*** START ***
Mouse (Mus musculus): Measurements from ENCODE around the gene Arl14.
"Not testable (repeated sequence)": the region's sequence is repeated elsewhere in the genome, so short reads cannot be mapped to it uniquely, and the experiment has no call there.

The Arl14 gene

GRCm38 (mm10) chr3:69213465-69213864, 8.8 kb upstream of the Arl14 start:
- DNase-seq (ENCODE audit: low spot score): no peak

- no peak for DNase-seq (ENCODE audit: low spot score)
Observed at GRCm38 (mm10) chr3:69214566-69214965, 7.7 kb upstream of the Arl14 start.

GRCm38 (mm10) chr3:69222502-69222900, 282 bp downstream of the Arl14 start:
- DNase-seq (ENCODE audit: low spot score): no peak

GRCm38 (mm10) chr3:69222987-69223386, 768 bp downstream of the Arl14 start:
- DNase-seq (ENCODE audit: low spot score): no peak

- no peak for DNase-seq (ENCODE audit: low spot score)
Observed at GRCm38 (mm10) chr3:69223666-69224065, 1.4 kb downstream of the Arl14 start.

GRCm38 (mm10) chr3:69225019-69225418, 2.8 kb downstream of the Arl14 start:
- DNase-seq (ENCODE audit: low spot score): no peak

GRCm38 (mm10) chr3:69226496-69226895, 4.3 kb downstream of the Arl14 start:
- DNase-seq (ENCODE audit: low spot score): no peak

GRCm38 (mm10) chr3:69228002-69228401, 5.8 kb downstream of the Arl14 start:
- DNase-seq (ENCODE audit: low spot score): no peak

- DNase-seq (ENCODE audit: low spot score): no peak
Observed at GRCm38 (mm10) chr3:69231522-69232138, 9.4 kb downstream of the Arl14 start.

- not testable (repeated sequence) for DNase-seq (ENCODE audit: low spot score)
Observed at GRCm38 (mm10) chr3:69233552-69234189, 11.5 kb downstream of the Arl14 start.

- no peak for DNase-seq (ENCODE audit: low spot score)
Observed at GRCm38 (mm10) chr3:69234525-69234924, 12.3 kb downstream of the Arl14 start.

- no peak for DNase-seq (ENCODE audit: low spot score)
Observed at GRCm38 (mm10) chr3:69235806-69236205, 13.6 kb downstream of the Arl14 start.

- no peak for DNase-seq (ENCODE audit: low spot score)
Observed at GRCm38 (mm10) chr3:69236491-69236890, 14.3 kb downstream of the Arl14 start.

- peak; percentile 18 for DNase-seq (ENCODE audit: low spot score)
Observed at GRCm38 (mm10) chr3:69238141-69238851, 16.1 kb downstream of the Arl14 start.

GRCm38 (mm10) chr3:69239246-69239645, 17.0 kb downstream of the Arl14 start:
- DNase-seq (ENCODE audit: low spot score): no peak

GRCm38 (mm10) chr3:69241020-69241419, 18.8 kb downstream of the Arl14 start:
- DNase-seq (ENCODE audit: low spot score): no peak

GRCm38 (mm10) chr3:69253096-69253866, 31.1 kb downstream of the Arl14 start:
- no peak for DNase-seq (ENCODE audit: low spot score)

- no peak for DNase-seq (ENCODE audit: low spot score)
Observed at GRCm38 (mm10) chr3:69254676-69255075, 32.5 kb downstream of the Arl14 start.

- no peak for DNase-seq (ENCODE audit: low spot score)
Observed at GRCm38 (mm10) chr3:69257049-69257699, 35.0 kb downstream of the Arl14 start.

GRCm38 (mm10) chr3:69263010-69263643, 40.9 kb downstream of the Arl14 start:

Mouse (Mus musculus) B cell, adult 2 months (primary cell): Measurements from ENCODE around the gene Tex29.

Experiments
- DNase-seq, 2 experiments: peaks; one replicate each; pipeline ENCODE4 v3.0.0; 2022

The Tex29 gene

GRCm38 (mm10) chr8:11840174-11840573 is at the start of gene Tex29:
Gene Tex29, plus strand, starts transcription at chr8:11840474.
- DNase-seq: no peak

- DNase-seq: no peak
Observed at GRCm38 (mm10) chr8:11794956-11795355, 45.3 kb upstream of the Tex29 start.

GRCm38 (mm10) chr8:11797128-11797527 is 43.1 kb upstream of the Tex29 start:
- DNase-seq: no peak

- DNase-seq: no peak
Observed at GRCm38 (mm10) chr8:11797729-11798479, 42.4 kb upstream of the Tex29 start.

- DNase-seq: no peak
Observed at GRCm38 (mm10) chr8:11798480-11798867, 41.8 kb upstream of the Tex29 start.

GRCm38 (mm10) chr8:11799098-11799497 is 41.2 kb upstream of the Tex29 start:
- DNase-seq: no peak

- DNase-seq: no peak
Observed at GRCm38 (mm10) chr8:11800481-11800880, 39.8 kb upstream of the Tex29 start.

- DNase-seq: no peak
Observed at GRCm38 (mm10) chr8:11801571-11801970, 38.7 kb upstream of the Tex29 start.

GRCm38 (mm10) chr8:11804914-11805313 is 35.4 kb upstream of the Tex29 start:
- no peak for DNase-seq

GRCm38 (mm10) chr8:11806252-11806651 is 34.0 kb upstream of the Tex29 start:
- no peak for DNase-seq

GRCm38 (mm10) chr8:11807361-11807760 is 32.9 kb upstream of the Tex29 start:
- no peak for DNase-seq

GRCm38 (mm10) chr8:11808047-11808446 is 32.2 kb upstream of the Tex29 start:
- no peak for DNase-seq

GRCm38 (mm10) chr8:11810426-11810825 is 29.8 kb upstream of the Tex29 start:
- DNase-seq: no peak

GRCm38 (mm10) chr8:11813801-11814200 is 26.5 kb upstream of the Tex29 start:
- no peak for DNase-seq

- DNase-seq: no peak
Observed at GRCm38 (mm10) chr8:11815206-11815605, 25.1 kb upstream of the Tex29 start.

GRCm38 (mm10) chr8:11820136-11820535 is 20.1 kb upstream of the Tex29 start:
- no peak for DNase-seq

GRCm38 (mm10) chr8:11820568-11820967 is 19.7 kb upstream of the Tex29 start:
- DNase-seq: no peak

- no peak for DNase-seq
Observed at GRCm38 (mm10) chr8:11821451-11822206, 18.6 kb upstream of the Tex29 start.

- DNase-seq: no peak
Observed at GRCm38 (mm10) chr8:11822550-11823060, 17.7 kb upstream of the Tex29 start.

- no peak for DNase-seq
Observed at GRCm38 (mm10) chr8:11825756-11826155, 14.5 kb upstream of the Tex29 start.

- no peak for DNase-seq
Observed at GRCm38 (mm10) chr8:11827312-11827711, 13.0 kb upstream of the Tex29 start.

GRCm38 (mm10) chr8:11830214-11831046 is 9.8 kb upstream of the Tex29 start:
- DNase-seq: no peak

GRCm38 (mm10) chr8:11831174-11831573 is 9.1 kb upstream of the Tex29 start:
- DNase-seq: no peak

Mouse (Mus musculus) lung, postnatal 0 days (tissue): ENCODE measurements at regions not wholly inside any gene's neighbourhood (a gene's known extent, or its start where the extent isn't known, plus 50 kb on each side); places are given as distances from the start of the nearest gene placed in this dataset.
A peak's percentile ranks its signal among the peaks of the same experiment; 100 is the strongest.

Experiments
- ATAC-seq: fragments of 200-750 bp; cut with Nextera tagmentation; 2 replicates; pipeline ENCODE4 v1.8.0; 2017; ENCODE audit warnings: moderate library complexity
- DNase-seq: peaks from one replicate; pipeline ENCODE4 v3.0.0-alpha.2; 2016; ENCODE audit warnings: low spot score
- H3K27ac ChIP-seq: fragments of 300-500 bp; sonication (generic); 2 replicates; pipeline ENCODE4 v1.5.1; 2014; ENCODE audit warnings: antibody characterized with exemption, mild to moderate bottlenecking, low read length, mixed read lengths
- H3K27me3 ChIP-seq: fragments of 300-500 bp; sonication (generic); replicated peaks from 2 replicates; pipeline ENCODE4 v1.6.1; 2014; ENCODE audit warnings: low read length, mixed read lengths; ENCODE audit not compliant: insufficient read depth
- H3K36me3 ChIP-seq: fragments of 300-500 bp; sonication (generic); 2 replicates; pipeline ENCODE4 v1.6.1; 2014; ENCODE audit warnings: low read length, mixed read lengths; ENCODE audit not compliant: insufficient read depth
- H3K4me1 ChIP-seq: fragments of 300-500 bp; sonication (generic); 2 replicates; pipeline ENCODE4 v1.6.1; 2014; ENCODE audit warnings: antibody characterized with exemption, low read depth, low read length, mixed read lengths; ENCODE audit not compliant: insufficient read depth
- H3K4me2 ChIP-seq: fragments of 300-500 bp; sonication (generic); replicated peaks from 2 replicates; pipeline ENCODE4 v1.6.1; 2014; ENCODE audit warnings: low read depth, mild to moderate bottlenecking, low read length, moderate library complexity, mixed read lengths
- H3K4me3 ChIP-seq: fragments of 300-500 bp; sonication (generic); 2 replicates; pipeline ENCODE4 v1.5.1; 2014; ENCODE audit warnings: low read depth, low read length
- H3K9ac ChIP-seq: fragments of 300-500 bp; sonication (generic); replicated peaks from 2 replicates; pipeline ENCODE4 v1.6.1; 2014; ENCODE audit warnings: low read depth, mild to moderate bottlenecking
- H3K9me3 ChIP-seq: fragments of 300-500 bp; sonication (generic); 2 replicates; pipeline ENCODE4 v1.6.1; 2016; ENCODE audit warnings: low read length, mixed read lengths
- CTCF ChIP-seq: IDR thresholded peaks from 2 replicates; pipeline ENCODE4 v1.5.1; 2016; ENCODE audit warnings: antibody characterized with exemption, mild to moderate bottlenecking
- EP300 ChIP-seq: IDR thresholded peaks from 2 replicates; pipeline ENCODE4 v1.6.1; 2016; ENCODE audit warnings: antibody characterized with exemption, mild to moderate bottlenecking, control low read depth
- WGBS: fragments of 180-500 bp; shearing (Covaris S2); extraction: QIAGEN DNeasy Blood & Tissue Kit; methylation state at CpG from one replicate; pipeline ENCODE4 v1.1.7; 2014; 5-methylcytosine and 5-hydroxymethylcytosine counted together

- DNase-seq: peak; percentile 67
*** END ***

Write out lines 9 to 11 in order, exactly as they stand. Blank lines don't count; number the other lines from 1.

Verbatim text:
- DNase-seq (ENCODE audit: low spot score): no peak

GRCm38 (mm10) chr3:69222987-69223386, 768 bp downstream of the Arl14 start:
- DNase-seq (ENCODE audit: low spot score): no peak